A young woman, Zhou Yu (Li Gong), meets a poet called Chen Qing (Tony Leung) and falls in love with the man and his poetry. His passionate poetry reveals that he is in love with poetry, she with love itself. While visiting him in a distant city she meets a doctor who is able to reach parts of her nature she had not been aware of: his dour, cynical, pragmatic nature is in strong contrast to the introverted, shy poet she loves. How can Zhou Yu respond to both men while being true to herself? This is her journey, her train. The synopsis however can only trivialise the film.

Viewers who are used to narrative structure or frenetic action sequences controlling their viewing experience need to approach this film with caution. Zhou Sun seems to agree with Picasso that asking the right questions is far more important than finding the right answers. The film asks many questions, and is tactful enough to let the viewers find the answers for themselves. The director uses a structure whereby what events mean to the characters who experience them is far more important than the events themselves. The film tries to depict states of mind: films I am reminded of are Julio Medem's "Lovers of the Arctic Circle" and Ingmar Bergman's "Persona". While "Zhou Yu's Train" is not as good a film as these, the fact that the comparison can be made is high praise.

At several points in the film we are shown Zhou Yu holding a book of poems written by her lover Chen Qing . The book is called Zhou Yu's Train: the director clearly comparing his film with a collection of poems. The poems are full of emotion, very romantic and saturated with landscape (as so much Chinese poetry seems to be). The poems, the cinematography by Yu Wang and the music by Shigeru Umebayashi are all just as important in achieving the effect Zhou Sun is seeking as anything that happens on screen. The music is outstanding, able to stand on its own as Zbigniew Preisner's score for Kierlowski's Dekalog did. Yu Wang's work shows that exquisite landscape is still abundant in China. The film would not work with less outstanding actors in the principal parts.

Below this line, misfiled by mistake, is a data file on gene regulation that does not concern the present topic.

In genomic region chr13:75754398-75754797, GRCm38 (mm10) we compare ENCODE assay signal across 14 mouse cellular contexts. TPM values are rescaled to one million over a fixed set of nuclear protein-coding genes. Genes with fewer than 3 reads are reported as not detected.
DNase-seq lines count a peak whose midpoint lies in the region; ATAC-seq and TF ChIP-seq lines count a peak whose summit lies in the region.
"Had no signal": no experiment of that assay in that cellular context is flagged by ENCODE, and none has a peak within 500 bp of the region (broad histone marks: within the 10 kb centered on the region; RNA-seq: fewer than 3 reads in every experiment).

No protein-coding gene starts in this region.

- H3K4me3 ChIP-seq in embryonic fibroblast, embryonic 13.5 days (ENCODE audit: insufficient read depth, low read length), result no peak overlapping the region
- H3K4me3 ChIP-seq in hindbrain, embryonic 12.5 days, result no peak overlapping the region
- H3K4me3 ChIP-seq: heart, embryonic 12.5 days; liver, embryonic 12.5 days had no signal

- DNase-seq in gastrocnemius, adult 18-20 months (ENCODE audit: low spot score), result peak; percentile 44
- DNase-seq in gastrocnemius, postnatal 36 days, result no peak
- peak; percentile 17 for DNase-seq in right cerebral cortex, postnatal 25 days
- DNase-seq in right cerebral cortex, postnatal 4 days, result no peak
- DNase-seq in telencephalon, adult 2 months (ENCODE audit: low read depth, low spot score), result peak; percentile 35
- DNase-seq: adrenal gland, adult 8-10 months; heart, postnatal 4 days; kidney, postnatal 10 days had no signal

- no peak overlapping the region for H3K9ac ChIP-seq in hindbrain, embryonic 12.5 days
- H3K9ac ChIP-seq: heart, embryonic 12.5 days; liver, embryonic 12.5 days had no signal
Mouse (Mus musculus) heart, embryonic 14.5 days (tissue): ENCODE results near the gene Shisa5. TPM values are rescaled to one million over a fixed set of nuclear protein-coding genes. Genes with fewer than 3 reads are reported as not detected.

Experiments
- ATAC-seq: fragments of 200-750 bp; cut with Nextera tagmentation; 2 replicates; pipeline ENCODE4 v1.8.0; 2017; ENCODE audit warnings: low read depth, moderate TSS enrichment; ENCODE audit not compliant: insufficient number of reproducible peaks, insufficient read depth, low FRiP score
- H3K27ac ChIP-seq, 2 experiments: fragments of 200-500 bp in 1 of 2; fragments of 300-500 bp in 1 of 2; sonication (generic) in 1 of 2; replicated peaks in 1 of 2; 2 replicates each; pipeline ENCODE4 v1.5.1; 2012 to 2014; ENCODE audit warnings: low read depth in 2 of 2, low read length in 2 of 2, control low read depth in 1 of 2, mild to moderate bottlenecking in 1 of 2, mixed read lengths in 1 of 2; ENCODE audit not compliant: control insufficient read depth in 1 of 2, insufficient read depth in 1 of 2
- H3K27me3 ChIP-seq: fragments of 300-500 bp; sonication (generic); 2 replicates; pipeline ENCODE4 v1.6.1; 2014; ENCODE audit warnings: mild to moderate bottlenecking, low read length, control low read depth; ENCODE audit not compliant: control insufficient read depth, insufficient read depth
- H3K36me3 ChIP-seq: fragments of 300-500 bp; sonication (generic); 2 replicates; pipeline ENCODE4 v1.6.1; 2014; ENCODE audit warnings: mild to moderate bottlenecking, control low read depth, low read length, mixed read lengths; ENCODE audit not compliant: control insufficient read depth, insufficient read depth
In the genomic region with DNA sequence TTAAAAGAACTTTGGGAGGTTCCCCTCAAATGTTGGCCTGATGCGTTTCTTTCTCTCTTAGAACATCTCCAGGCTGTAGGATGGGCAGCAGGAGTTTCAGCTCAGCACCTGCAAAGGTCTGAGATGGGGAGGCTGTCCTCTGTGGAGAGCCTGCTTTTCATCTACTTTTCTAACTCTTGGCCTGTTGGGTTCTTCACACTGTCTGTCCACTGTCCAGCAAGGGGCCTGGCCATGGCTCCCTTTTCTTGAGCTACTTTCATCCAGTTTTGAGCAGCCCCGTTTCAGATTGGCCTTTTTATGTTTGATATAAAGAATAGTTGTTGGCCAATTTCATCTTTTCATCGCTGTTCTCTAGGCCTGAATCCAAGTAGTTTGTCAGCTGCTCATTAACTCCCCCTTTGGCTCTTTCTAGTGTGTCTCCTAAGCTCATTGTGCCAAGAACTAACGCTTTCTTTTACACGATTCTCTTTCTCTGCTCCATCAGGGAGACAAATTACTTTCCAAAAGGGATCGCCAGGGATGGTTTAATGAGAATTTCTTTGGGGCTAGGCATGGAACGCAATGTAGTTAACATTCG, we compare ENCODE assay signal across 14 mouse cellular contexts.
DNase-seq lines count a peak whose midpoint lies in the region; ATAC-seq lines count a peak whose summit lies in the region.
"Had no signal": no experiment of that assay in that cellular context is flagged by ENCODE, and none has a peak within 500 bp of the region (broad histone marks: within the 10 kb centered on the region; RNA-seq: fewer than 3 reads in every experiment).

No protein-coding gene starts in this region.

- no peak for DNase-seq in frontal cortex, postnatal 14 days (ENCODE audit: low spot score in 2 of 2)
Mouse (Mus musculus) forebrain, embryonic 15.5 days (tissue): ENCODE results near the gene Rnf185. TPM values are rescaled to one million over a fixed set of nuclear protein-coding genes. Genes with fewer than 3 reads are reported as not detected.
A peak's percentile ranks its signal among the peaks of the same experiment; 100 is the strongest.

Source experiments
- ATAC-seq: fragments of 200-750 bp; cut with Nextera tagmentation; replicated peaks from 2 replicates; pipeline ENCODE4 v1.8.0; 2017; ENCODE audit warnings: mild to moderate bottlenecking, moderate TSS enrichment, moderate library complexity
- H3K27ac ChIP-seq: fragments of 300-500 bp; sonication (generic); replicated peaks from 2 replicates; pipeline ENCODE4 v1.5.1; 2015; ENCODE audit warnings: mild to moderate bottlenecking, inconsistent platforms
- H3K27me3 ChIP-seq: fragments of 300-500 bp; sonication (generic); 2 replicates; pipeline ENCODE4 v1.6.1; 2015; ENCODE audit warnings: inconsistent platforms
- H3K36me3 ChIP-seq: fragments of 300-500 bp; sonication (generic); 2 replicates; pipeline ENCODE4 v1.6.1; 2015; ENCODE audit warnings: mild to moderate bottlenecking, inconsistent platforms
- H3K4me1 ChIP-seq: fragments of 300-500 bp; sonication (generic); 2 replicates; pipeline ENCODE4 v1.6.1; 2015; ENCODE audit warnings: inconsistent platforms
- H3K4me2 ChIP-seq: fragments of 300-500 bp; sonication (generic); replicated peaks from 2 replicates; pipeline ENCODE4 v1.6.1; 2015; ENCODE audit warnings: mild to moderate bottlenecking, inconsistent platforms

An influence on Zhou Sun is surely Yasujiro Ozu, who used trains frequently to explore the situations his characters were in. Ozu was a master who could tell a whole story within just one frame and Zhou Sun is not yet as adept as this. But the shots of a train passing another going in the opposite direction is meant to tell us that here the characters who seem to interact are each going their own journey, with little chance of communicating. At times scenes are used metaphorically: we see the car Zhou Yu is travelling in to Tibet to visit Chen Qing spiralling into a river, and hear that a bus she is travelling on has met with an accident. These tell of wasted journeys, not literal events.

Is romance an ideal or an illusion? How far should we follow an ideal or an illusion? How real are the events that take place in our hearts compared to the events we experience everyday? Could love be the only experience we have that doesn't derive from our senses? Is compromise ever worthwhile? If you've ever thought of questions like these this film will move you deeply.
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on 28 September 2016
My wife loves this film, though she is Chinese ! A bit of a chick flick !
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on 31 July 2016
Great film. I enjoyed it very much .Good story.
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on 18 May 2015
Can't really comment as I have not had a chance to watch it yet. Only bought it because of the Modern Chinese Movie & Theatre course that I am doing at university.
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on 4 October 2009
Reviews are personal. I have experienced the filmes of Bergman, Truffaut, Ozu, Tarkovsky---and have come away brightened. This movie did nothing. apart from the shots of moving trains, which served as geographic interest, the story got nowhere and I felt I was robbed of precious time. It's all very well to pay homages to great masters. But arty for arts sakes I dont agree with. Stories need a good structure to hold the audience, otherwise framing, lighting and actors mean nothing. What you get is an odd love affair between two drifters. An average David Attenborough documentary would have illuminated a thousand times over. Long live Sir David!
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on 19 April 2012
don't buy this, i don't think, worst film list, sos i had to write more words to fulfill this review, difficult, how's about 'aaaaahhhhhh' and i paid money for that.